R v McCarthy [2019]: How Body Modification Made Us Rethink Our Need to Modify the Law

AuthorIona Murfitt
PositionSecond year law student from the University of Glasgow
Pages239-251
© 2020 Iona Murfitt and Dublin University Law Society
R V MCCARTHY [2019]: HOW BODY
MODIFICATION MADE US RETHINK OUR NEED TO
MODIFY THE LAW
IONA MURFITT*
Introduction
R v McCarthy considers whether the consent of the victims of offences
causing grievous bodily harm (GBH) with intent is relevant to sentencing
and, if so, to what extent.
1
The case brings elements of previous case
outcomes into consideration,
2
and it becomes evident that even where a
victim has granted consent, there are still different social factors which
can affect a decision. McCarthy is valuable as it provides an up to date
account of the approach taken by the courts to situations where people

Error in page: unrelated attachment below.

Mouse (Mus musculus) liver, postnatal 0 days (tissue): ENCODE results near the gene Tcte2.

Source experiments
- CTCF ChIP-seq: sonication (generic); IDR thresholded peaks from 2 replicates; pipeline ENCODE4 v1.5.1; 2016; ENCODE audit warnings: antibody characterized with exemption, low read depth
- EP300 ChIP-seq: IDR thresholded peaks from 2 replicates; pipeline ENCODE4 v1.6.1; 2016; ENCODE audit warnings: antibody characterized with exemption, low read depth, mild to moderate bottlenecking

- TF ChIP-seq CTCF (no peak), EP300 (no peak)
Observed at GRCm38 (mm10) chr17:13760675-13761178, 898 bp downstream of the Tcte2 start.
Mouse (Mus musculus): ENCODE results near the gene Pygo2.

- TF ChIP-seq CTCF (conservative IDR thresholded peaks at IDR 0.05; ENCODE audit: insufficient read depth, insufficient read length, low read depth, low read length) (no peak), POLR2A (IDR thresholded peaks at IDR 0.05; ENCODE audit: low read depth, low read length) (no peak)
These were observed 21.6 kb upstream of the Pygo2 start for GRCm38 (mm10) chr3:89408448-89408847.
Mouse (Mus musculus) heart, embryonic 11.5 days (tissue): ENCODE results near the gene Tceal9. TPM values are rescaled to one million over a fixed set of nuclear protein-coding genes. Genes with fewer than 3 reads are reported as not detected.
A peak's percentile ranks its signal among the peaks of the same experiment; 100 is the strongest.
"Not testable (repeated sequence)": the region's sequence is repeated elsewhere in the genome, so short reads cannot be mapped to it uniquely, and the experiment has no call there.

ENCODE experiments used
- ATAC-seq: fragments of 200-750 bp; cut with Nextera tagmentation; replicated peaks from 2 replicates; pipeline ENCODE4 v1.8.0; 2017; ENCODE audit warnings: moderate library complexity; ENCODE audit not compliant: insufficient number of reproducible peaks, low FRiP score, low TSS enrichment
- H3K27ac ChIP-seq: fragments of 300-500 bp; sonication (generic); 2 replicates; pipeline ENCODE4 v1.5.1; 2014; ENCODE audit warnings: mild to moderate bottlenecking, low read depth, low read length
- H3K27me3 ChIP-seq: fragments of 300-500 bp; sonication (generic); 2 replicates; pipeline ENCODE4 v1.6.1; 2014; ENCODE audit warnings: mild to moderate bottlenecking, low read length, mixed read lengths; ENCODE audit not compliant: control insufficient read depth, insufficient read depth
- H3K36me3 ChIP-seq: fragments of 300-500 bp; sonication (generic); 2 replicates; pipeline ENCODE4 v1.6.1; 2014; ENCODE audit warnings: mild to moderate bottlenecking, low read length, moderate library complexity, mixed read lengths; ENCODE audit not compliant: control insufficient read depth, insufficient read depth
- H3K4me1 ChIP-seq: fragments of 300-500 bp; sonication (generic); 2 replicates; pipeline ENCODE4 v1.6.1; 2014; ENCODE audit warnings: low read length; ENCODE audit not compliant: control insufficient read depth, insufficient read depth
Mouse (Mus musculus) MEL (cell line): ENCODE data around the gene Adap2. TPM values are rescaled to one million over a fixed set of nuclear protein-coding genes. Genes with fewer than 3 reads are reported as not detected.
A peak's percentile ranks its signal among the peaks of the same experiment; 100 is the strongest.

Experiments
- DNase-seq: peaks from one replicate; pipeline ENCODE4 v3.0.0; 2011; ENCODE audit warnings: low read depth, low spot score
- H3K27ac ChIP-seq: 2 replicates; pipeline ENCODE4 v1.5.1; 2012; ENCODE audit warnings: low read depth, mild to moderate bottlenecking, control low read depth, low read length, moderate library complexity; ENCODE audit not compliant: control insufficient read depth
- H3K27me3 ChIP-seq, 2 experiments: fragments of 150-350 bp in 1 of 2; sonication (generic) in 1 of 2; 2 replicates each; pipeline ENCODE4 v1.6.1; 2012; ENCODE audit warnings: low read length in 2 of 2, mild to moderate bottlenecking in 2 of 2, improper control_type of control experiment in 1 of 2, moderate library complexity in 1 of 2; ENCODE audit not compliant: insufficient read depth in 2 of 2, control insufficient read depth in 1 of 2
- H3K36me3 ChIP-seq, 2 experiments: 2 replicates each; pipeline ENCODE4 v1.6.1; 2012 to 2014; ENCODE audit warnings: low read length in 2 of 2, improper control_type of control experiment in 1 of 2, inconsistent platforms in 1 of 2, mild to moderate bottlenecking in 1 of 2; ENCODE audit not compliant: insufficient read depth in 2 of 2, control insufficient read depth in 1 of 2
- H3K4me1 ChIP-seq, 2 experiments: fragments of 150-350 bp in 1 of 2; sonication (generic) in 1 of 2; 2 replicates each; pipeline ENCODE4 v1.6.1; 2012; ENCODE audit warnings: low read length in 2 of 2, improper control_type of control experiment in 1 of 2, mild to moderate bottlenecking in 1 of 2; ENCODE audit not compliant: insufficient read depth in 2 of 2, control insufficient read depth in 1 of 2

consent to the criminal infliction of GBH.
Furthermore, the appellant’s prosecution is also the first for the
performance of body modification procedures.
3
These procedures concern
modifying individuals through surgery, for aesthetic purposes, and may
involve the removal or mutilation of a body part. The case questions
whether such procedures deserve a separate category of exemption from
the general rule, that the consent of an individual to injury provides no
defence to the person who inflicts the injury where it causes GBH. This
case note will explore how the outcome of McCarthy highlights a gap in
the law one that has become evident as a result of the increasing
significance of personal autonomy in contemporary society. It will
consider the need for greater regulation of body modification, and the
possible implications of failing to steer a middle course in relation to such
procedures. This note will further look into the conservative approach that
courts often take, noting their reliance on normative standards established
in the common law, and consider alternative approaches to what courts
would consider more acceptable forms of body modification such as plastic
surgery, which can also have a number of risks.
* Iona Murfitt is a second year law student from the University of Glasgow.
1
R. v McCarthy (Brendan Patrick) [2019] EWCA Crim 2 202.
2
R v Brown [1993] 2 All ER 75, R v Wilson Crim LR 473.
3
R v McCarthy (n 1) [14] (Lord Burnett).

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